Submitted to: Annual Meeting of the Institute of Food Technologists
Publication Type: Abstract Only
Publication Acceptance Date: 6/10/2000
Publication Date: N/A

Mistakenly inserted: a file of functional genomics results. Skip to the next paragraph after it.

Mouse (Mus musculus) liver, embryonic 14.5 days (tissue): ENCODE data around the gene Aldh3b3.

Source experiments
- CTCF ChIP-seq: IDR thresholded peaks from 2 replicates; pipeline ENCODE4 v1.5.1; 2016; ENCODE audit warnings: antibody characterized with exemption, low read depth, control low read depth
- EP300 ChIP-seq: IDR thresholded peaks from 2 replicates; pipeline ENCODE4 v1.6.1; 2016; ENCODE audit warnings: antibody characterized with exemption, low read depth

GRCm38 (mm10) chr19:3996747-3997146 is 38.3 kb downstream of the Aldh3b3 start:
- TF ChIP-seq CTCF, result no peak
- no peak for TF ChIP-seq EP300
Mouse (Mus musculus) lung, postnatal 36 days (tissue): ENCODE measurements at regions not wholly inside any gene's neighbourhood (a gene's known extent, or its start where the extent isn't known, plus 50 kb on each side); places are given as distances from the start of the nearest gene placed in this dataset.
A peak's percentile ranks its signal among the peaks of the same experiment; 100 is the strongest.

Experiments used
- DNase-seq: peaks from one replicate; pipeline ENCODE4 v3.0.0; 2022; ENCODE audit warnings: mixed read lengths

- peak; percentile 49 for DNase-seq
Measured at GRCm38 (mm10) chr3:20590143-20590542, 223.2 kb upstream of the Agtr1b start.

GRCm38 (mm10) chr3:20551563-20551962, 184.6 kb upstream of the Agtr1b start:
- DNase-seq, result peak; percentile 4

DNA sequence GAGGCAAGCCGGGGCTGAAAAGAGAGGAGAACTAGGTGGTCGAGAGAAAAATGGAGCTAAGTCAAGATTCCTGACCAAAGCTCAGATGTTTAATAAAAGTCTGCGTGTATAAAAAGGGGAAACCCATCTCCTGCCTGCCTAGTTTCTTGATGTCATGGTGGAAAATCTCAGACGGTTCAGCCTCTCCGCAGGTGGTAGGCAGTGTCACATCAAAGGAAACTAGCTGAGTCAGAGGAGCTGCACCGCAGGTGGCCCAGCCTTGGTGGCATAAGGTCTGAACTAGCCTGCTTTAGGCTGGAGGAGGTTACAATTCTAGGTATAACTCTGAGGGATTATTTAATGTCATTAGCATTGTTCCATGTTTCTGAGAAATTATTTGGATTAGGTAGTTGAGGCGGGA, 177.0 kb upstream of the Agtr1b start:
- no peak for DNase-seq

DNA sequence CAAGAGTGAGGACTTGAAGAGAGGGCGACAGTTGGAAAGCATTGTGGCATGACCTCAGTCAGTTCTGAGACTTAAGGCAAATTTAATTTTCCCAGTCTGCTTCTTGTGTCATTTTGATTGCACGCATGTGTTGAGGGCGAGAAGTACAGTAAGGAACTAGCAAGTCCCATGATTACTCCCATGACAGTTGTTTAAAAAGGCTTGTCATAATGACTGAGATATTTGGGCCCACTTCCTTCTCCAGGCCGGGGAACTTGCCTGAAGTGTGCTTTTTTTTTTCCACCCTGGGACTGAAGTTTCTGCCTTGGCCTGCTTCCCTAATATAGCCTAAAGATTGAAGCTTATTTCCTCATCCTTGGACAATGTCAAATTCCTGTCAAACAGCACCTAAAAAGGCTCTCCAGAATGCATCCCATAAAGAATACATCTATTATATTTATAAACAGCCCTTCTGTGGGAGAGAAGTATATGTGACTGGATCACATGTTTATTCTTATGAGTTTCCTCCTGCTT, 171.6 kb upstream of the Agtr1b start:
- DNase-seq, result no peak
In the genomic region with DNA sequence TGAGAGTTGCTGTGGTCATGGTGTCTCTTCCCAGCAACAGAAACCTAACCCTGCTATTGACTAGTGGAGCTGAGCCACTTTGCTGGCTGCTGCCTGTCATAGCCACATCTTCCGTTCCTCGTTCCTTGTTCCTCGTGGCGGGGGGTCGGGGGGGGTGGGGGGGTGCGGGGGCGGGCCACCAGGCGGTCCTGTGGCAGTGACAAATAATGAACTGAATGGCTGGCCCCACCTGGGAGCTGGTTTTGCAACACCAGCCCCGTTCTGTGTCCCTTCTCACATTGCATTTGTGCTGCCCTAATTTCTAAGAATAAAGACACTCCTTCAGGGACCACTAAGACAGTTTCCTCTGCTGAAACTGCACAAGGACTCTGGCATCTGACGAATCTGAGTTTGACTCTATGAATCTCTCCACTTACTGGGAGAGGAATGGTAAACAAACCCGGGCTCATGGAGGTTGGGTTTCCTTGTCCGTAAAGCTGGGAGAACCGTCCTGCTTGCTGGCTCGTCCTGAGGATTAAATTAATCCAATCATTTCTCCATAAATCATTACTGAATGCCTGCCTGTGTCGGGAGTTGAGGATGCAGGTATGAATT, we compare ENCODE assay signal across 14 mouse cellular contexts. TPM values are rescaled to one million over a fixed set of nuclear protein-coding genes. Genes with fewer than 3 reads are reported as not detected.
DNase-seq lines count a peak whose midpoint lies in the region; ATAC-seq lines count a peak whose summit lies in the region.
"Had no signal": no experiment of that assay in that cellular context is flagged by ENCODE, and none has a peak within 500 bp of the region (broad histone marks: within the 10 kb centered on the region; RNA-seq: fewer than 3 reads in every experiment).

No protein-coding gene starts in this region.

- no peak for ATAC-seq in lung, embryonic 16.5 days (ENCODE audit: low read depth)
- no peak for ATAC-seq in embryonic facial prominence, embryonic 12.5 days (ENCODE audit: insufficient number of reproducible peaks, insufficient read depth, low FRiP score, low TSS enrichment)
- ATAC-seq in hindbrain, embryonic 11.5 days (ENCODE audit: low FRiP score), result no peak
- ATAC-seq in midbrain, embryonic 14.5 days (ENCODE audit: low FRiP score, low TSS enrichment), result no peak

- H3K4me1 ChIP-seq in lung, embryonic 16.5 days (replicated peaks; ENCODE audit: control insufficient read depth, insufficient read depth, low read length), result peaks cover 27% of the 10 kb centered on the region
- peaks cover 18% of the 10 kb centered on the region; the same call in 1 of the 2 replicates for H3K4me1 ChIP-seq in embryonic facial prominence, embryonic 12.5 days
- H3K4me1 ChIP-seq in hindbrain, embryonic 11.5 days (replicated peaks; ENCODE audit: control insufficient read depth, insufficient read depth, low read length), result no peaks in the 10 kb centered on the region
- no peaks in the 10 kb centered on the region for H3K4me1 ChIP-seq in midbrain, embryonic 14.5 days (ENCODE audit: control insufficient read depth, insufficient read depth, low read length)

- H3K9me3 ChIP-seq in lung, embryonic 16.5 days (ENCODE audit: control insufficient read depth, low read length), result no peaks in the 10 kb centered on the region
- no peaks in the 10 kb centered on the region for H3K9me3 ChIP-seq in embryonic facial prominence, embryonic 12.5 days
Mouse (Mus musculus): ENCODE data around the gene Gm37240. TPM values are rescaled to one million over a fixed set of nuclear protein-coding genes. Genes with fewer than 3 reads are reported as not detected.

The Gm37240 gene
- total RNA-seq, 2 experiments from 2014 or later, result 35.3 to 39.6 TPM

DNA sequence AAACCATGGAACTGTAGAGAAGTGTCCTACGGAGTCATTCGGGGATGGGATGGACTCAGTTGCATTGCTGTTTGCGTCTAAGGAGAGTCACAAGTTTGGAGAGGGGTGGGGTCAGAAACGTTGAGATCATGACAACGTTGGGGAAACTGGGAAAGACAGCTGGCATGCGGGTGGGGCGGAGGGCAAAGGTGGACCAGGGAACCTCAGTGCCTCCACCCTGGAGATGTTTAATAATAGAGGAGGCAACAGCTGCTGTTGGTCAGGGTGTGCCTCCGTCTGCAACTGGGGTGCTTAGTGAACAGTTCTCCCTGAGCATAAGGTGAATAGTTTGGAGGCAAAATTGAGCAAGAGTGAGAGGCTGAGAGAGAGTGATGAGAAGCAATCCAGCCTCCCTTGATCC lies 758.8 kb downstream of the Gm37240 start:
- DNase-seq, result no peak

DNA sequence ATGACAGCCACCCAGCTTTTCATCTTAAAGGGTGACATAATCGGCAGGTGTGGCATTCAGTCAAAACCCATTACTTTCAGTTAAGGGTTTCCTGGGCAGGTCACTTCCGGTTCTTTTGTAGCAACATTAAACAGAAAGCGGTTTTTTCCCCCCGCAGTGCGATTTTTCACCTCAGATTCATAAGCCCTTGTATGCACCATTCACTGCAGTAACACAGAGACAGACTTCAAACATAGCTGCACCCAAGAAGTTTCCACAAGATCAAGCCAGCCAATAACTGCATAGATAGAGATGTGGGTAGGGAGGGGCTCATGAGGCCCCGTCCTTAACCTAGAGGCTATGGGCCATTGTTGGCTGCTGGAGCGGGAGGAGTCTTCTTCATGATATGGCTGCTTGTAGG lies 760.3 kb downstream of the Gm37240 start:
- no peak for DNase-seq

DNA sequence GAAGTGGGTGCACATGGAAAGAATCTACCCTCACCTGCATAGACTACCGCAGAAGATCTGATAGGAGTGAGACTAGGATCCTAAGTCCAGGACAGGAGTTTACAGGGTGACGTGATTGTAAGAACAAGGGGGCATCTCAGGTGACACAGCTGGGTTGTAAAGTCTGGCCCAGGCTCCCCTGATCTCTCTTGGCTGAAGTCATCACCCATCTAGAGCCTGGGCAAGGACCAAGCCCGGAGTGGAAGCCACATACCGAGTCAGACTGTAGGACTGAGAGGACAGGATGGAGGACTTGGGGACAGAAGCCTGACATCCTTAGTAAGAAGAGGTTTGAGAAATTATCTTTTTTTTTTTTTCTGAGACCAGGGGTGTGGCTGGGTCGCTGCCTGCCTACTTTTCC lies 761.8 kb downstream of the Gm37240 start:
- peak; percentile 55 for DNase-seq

Technical Abstract: Sterols occur as minor components in most natural oils and fats. Sterol recovery from oils is of interest because the sterols can be used as the starting material for the synthesis of synthetic Vitamin D and sex hormones. Although sterols isolated from soybeans were shown to have a cholesterol lowering effect in the 1950's, it is only recently that phytosterols have become important commercially in the food industry due t the increasing consumer demand for nutraceuticals/functional foods. Conventional oil refining processes remove a significant portion of the phytosterols present in crude vegetable oils. This study examines supercritical fluid fractionation technology as an alternative oil refining process to obtain phytosterol-enriched fractions from crude vegetable oils. To affect this, an 8-foot column with Propack internals, operating semi-continuously, was used for the fractionation experiments. Crude rice bran, corn, corn fiber and soybean oils, which were commercially extracted with hexane, were used as feed materials to the column. The effect of pressure (135-340 Bars), both isothermal and temperature gradient (40-80 deg C) operation of the column, and fractionation time, on the composition of the resultant fractions was examined. Compositions of the extract and raffinate fractions were analyzed for steryl fatty acid ester, free sterol and ferulate ester content. A comparison of the phytosterol content of the raffinate samples from the SC-CO2 fractionation column with commercially refined rice bran, corn and soybean oils from conventional extraction and refining processes indicated that SC-CO2 fractionation technique could yield phytosterol-enriched edible oils.